Spatial Cognition and Computation 2: 181–218, 2000.
© 2001 Kluwer Academic Publishers. Printed in the Netherlands.
Representing space in a PDP network: Coarse
allocentric coding can mediate metric and nonmetric
MICHAEL R.W. DAWSON*, PATRICIA M. BOECHLER and
Biological Computation Project, Department of Psychology, University of Alberta,
Edmonton, Alberta, CANADA T6G 2P9 (*Author for correspondence: E-mail:
Received 22 June 2000; accepted 10 September 2001
Abstract. In one simulation, an artiﬁcial neural network was trained to rate the distances
between pairs of cities on the map of Alberta, given only place names as input. Distance
ratings ranged from 0 (when the network rated the distance between a city and itself) to 10.
The question of interest was the nature of the representations developed by the network’s six
hidden units after it successfully learned to make the desired responses. Analyses indicated
that the network used coarse allocentric coding to solve this problem. Each hidden unit could
be described as occupying a position on the map of Alberta, and each connection weight
feeding into a hidden unit was related to the distance on the map between the hidden unit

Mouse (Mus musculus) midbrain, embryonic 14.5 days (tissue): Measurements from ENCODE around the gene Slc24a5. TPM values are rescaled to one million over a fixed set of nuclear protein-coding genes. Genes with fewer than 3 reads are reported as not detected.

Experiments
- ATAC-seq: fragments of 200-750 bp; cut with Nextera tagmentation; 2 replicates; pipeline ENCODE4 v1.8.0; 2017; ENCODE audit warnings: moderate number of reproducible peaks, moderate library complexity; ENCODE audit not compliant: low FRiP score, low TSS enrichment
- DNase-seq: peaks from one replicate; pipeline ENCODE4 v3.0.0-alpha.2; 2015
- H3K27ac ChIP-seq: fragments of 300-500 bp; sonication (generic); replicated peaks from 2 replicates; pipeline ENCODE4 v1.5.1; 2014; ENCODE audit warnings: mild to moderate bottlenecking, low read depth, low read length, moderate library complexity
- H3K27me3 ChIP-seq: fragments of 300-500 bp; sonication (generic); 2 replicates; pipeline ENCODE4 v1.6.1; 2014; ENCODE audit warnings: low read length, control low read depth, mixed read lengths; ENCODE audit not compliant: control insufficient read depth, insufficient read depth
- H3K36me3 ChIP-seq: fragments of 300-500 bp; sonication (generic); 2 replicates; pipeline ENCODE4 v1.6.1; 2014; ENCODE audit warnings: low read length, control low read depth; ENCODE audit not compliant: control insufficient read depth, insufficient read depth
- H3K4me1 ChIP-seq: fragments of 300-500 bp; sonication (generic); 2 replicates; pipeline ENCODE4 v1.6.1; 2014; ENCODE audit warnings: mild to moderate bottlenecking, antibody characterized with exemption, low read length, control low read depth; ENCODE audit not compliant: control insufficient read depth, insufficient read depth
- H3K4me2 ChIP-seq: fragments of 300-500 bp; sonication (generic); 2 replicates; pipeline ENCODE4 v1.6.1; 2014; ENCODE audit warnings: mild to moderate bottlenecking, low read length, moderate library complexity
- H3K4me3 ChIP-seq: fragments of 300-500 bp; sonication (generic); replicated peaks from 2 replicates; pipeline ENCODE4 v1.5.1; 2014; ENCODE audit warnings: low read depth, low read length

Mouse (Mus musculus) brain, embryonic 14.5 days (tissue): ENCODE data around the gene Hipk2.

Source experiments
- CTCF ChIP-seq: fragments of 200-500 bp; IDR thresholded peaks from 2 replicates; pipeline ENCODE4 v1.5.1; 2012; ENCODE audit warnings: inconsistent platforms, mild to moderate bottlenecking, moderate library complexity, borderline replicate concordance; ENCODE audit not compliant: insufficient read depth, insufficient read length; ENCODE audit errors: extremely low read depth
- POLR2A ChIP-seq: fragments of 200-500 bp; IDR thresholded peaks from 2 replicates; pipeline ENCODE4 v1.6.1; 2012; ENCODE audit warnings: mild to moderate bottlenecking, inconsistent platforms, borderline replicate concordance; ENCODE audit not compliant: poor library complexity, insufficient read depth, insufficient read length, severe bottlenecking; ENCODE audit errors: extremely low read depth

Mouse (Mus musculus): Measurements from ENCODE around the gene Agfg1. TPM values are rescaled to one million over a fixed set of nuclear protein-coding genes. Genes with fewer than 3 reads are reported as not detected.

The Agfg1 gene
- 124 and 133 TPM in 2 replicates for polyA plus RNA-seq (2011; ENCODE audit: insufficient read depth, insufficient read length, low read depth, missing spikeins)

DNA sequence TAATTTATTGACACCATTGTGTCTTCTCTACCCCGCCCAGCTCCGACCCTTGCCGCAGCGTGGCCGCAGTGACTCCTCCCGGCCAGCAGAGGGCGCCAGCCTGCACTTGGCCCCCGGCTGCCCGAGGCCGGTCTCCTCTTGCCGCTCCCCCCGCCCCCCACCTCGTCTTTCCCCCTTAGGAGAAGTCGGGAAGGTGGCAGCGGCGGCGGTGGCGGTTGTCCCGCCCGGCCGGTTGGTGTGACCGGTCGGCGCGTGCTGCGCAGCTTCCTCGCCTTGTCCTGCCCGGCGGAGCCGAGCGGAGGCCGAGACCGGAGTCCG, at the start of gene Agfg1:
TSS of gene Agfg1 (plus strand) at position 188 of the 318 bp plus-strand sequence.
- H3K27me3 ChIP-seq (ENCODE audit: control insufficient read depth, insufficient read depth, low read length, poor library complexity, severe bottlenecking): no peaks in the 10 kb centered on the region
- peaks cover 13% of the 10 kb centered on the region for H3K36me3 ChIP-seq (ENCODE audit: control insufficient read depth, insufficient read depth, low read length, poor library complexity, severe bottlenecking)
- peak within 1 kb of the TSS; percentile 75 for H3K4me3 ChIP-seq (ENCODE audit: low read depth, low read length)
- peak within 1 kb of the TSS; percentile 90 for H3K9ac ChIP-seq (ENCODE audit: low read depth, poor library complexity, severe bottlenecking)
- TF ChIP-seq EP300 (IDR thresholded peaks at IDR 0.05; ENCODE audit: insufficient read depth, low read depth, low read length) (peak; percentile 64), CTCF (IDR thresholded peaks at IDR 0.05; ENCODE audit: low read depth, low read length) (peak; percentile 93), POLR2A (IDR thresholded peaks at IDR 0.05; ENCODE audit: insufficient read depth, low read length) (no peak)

and one of the stimulus cities. On its own, a single hidden unit’s response was a relatively
inaccurate distance measure. However, by combining all six hidden unit responses in a coarse
coding scheme, accurate responses were generated by the network. In a second simulation,
a second network was trained to make similar judgements, but was trained to violate the
minimality constraint on metric space when trained to judge the distance between a city and
itself. An analysis of this network indicated that it too was using coarse allocentric coding.
Key words: artiﬁcial neural network, coarse allocentric coding, minimality principle,
symmetry principle, triangle inequality
Our everyday interactions with the visual and spatial world are grounded
in the essential experience that space is metric. Mathematically speaking,
a space is metric if relationships between locations or points in the space
conform to three different principles (Blumenthal 1953). The ﬁrst is the
minimality principle, which dictates that the shortest distance in the space
is between a point x and itself. The second is the symmetry principle,which
dictates that the distance in the space between two points x and y is equal to
the distance between points y and x. The third is the triangle inequality,which